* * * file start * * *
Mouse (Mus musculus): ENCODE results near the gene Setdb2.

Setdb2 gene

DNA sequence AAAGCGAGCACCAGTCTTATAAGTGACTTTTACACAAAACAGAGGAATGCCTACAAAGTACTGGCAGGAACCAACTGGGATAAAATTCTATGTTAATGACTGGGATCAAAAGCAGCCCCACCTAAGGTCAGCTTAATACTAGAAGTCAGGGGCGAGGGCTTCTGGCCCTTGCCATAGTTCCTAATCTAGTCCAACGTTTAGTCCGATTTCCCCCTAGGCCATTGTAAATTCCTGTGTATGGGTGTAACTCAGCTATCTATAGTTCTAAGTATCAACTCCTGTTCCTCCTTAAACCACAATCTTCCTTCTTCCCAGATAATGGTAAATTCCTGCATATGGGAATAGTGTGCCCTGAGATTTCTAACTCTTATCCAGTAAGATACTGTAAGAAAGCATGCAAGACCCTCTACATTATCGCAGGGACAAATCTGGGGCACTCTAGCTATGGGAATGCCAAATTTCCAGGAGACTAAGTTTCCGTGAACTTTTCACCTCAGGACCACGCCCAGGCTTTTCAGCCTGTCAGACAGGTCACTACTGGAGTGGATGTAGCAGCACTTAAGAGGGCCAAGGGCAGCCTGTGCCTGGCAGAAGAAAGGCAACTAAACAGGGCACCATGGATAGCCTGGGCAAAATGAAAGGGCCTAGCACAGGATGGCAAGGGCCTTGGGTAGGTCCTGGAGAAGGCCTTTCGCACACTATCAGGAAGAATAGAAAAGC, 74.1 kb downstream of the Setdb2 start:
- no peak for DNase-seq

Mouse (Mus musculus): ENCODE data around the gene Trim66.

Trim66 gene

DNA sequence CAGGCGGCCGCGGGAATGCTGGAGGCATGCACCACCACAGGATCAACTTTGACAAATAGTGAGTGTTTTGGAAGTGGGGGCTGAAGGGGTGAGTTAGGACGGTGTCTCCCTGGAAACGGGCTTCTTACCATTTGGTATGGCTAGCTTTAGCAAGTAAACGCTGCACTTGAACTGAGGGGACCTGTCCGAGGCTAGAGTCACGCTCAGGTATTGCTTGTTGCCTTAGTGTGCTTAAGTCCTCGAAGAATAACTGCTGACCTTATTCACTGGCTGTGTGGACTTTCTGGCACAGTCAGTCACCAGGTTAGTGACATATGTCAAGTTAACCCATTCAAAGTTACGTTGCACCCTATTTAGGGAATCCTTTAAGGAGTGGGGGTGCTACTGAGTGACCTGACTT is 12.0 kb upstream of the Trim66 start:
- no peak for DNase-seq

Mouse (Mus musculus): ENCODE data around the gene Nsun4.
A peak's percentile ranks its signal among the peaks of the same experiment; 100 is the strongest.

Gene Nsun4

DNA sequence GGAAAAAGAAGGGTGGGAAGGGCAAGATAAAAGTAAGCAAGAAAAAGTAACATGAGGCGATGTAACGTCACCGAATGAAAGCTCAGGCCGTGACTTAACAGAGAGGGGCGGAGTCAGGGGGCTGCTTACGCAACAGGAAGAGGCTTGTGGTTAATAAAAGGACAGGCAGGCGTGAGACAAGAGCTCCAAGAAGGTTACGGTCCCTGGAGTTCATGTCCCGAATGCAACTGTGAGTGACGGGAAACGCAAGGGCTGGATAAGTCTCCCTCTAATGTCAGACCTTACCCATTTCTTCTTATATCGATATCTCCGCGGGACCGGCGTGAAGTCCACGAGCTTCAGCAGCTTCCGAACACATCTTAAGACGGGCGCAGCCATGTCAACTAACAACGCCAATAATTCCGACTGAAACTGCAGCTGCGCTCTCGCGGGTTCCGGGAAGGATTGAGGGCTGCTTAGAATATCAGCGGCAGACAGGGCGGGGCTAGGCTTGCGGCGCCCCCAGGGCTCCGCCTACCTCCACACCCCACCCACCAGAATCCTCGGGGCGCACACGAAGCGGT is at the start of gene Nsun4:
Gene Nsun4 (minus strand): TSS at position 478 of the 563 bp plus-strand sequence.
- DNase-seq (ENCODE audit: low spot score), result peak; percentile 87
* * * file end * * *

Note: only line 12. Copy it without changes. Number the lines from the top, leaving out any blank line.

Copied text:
DNA sequence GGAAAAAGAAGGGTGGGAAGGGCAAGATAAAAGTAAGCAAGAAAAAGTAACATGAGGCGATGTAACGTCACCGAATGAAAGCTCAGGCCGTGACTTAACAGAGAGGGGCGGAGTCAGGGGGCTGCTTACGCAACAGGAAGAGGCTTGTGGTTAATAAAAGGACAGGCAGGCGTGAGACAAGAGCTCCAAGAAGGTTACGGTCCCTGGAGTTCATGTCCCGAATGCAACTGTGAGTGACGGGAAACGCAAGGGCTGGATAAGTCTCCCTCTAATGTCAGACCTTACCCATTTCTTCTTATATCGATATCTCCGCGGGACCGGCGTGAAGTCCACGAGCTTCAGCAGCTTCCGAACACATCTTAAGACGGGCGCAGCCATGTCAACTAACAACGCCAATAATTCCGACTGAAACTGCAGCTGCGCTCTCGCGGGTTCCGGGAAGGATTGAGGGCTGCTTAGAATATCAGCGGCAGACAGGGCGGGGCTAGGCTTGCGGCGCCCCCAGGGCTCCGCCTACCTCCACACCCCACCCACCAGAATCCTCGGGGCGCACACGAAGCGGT is at the start of gene Nsun4: